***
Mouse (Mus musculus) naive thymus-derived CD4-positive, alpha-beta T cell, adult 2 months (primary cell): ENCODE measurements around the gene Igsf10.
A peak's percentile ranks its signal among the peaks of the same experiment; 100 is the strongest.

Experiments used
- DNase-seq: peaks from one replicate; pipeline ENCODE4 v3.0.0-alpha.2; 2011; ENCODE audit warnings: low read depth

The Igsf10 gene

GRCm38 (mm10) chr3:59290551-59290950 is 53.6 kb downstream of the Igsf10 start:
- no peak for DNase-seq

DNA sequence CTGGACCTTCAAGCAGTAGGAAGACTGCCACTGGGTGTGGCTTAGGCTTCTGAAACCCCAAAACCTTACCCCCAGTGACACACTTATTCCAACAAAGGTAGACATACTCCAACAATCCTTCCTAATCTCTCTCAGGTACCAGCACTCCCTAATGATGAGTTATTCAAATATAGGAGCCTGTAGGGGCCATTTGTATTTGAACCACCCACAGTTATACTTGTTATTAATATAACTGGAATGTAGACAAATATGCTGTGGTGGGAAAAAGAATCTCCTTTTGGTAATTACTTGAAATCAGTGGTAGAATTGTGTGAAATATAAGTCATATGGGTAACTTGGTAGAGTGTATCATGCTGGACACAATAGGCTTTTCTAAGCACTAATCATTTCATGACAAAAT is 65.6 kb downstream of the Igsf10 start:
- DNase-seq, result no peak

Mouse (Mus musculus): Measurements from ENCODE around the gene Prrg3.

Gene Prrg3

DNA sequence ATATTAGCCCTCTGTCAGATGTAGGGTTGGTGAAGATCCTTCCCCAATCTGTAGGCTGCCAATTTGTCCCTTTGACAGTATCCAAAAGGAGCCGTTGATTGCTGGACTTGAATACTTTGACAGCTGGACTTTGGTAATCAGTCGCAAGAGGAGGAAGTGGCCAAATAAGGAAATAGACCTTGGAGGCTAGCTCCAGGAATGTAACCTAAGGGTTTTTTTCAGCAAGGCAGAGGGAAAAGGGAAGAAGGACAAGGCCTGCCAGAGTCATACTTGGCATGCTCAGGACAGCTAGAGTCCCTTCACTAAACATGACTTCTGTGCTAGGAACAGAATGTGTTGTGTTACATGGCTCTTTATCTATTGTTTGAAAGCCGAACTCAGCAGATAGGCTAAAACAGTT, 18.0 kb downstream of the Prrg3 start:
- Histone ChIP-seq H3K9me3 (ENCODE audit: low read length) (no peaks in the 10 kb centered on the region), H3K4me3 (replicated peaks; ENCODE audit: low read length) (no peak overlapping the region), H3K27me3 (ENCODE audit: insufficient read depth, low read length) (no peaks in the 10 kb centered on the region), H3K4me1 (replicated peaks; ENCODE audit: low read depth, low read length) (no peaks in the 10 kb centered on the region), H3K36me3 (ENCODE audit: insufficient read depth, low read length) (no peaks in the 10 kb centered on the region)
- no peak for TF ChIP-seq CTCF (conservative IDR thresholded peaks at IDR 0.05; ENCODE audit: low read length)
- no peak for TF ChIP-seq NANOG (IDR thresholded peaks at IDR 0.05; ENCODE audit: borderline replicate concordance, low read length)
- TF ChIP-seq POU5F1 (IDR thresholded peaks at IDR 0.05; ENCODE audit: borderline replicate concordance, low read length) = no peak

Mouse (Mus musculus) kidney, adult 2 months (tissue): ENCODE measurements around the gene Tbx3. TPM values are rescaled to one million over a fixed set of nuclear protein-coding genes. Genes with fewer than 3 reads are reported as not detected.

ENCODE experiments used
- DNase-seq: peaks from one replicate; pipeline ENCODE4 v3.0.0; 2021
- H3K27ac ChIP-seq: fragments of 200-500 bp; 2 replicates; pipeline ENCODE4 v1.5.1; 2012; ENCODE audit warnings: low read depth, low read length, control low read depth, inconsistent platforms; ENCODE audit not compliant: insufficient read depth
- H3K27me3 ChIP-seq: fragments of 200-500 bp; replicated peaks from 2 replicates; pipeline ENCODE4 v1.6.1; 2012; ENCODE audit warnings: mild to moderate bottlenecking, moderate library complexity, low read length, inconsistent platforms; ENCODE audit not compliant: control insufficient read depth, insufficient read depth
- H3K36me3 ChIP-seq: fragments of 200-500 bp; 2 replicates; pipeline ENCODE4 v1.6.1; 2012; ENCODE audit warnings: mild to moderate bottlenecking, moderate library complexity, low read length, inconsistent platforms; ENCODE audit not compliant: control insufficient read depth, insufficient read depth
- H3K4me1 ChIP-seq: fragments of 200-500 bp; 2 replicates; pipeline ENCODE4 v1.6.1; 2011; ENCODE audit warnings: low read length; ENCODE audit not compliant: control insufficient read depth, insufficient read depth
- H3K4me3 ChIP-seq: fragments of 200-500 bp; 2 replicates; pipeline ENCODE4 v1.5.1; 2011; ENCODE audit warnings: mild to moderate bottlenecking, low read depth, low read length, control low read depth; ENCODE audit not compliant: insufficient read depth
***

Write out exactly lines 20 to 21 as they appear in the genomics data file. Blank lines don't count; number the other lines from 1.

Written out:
- H3K27ac ChIP-seq: fragments of 200-500 bp; 2 replicates; pipeline ENCODE4 v1.5.1; 2012; ENCODE audit warnings: low read depth, low read length, control low read depth, inconsistent platforms; ENCODE audit not compliant: insufficient read depth
- H3K27me3 ChIP-seq: fragments of 200-500 bp; replicated peaks from 2 replicates; pipeline ENCODE4 v1.6.1; 2012; ENCODE audit warnings: mild to moderate bottlenecking, moderate library complexity, low read length, inconsistent platforms; ENCODE audit not compliant: control insufficient read depth, insufficient read depth